To my ears the big band horns simply detracted from Eric Scott Filipowitz's awesome bass line and Ashford's rugged voice. Buried under the horns was a tasty funky rocker.
4.) Lady Miss Ann (Steve White - Bill Wukovich) - 3:03 rating: **** stars
Another jarring switch in direction, 'Lady Miss Ann' offered up a pretty; almost fragile ballad. Based on the lyrics it appeared to be a paen to a lady of the night. Wukovich's jazzy guitar licks provided the song's highlights. The feel has always reminded me a bit of The Stones 'Lady Jane.'
5.) Fountains of My Mind (Ted Ashford - Steve White) - 3:03 rating: *** stars
As you might have guessed from the title, 'Fountains of My Mind' found the band diving headlong into lysergic territory. Propelled by Ashford "church organ" fills the tune reflected a slow, acid-soaked melody that was momentarily diverting, but just never developed into anything particularly interesting.
6.) Coming Back (Steve White - Bill Wukovich) - 2:50 rating: *** stars
Geez, did I put on a Blood, Sweat and Tears album by accident? The horns were mildly funky, but I'm not a big horn-rock fan. Wukvovich's backwards fuzz guitar was coo, but buried in the background, though it became more prominent in the song's fade out
Perhaps White's best performance, the acid-tinged ballad 'What It Seems To Be' was the perfect soundtrack of a stoned Sunday afternoon. Slowly building up intensity, this was one where the sweet orchestration carried the melody and actually added to the fuzzy "summer of love" vibe.
2.) Inside the Mirror (Bill Wukovich) - 2:17 rating: **** stars
The album's prettiest performance, 'Inside the Mirror' featured White's multi-tracked, effects treated vocals over a pretty melody showcasing Wukovich's acoustic guitar work.
3.) Marbled Wings (Bill Wukovich) - 2:10
Opening up with some of Wukovich's best work, 'Marbled Wings' was a bit short in the melody department, but gave each band member a chance to spotlight their technical prowess.
4.) Traveling Light (Ted Ashford - Steve White - Bill Wukovich) - 2:44 rating: *** stars
With horns, a Mraz drum solo, and plenty of Wukobich' fuzz guitar, 'Traveling Light' was one of the album's "heavier" numbers. It was also kind of an aural mess with White left to try to navigate through the disjointed mess.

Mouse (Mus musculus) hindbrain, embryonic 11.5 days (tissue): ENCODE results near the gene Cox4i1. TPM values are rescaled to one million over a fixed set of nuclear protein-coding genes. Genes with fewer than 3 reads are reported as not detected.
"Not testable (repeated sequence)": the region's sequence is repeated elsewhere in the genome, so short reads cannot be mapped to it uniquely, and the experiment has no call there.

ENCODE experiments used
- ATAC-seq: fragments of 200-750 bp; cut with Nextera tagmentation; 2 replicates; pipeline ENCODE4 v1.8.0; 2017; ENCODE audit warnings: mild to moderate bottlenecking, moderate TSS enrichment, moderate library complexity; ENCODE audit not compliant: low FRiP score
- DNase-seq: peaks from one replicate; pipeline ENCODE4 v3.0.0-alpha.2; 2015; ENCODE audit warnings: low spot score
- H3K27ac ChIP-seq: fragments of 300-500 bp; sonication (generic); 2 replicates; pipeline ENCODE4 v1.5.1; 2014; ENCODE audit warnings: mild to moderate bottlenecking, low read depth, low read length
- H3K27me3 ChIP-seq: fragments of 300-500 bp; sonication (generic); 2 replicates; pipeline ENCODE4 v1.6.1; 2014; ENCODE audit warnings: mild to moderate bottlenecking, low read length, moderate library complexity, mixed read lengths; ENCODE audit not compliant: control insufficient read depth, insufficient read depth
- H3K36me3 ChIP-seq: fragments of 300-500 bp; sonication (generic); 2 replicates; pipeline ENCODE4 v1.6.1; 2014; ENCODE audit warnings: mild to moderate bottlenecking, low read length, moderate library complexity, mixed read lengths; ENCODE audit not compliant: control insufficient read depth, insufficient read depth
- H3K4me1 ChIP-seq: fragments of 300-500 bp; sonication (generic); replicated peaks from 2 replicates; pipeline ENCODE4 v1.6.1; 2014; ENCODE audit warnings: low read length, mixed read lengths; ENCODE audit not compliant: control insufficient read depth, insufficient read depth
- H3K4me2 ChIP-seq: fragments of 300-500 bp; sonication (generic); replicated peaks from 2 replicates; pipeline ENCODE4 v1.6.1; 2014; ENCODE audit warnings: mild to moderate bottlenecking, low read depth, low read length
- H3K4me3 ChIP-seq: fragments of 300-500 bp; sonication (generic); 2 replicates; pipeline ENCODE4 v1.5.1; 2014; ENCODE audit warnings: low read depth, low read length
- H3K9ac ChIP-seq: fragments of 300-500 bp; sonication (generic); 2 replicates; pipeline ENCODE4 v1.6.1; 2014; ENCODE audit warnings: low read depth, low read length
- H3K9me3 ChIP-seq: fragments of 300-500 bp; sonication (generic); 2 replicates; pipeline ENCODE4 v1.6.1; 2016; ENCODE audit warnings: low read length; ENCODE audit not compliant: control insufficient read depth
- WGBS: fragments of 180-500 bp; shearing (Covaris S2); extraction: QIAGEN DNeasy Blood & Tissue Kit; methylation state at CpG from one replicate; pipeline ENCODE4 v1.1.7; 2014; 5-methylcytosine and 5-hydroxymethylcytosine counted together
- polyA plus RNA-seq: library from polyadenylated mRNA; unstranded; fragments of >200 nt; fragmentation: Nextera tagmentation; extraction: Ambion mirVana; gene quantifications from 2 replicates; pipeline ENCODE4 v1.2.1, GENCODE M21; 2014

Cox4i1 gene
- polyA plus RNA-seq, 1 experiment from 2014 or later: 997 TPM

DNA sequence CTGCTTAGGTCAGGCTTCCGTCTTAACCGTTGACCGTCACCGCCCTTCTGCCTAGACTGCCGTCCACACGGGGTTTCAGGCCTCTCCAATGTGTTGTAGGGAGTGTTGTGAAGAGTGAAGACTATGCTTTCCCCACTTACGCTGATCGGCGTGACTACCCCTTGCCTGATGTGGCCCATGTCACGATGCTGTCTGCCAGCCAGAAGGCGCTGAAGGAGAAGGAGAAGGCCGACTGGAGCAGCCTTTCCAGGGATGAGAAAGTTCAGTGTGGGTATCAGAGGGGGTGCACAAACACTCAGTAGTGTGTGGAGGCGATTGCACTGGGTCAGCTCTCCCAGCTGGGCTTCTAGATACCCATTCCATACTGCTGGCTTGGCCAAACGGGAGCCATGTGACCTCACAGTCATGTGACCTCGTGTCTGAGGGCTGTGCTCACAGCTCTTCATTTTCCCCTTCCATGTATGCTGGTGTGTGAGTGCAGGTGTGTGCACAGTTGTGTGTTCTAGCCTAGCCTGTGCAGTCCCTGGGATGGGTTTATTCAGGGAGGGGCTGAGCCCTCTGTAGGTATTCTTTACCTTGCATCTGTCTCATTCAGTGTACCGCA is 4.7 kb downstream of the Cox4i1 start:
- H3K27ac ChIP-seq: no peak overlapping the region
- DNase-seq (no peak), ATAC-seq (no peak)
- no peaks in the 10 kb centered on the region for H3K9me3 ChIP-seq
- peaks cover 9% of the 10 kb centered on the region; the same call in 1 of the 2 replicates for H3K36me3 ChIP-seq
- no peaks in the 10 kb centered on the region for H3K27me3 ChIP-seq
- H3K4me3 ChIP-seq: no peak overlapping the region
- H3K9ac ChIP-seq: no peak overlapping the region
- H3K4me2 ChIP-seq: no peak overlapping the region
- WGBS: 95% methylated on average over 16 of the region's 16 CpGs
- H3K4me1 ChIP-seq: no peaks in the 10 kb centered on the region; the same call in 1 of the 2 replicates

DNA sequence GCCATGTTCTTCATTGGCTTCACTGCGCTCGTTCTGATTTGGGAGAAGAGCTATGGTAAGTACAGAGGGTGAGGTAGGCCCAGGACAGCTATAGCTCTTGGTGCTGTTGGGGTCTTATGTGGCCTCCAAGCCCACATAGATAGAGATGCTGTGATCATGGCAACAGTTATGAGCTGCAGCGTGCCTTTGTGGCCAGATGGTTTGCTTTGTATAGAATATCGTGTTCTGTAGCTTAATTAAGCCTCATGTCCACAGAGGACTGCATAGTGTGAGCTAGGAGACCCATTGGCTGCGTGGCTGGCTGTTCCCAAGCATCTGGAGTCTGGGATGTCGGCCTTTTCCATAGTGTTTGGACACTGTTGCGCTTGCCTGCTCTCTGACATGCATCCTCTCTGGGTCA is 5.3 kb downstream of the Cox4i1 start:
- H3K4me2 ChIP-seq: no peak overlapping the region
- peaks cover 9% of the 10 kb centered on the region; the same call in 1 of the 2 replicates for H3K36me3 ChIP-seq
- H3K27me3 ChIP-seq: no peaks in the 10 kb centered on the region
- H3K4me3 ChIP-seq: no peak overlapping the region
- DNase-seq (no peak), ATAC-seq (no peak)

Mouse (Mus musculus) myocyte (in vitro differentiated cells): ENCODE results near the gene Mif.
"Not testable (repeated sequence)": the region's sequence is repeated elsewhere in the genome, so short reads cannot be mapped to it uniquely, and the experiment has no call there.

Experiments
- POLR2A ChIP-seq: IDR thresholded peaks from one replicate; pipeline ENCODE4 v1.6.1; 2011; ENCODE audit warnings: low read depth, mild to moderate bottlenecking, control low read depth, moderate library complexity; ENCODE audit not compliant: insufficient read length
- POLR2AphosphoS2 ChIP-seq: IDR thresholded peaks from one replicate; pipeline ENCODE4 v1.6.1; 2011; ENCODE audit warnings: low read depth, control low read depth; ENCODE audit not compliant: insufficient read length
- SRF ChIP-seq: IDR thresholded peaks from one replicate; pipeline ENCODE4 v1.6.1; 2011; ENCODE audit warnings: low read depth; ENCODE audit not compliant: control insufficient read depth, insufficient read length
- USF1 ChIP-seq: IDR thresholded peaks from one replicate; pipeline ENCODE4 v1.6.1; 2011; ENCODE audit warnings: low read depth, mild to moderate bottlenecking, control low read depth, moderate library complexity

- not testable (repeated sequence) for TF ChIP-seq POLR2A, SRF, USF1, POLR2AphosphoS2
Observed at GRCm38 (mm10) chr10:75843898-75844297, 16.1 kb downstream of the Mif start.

5.) Leaves (Ted Ashford - Steve White) - 3:22 rating: *** stars
Highlighting White's voice, 'Leaves' offered up another droning, acid-tinged ballad.
6.) Here We Go Again (Steve White) - 3:58 rating: **** stars
Bassist Filipowitz and drummer Mraz stole the spotlight on the dazed rocker 'Here We Go Again.' With Wukovich firing off rounds of fuzz guitar and backward guitar effects scattered throughout, this was the perfect song to accompany one of the "B" flicks that singer White stared appearing in.
The band had a cameo role (as a rock band) in the 1969 Don Henderson produced film "The Babysitter" and a couple of their songs were used in the film's soundtrack
With a doctorate for Julliard, following the collapse of Food, Ashford took a job teaching music theaory at The University of Wisconsin. He released an obscure single on the small Bump label: In case you were wondering, the "A" side was a funky tune recalling a mash-up of Tom Waits and James Brown. Pretty cool !!! Relocating to California he found work as a studio musician supporting the likes of Country Joe McDonald, John Cipollina and the band Heartsfield. Suffering a heart attack, Ashford died in 1987.
- 1973's 'Walk with the Man' b/w 'Carousel' (Bump catalog number B 4340-A/B)
Mraz went into the engineering and production side of the house, working with acts ranging from Styx to The Ohio Players. He passed on in 1989.
Shortening his name to Eric Scott, bassist Filipowitz turned to studio sessions and touring working with acts like Alice Cooper and former Turtles Flo and Eddy.
Previously interested in films, White dropped out of music, focusing his on acting. Working with the late director/actor Herschel "Godfather of Gore" Gordon Lewis, he appeared in a couple of B flicks including "For the Hell of It" and "She Devils On Wheels.'
Under the alias BIlly Steele, Wukovich also turned to sessions and touring working with a wide range of acts ranging from Alice Cooper to Steve Perry.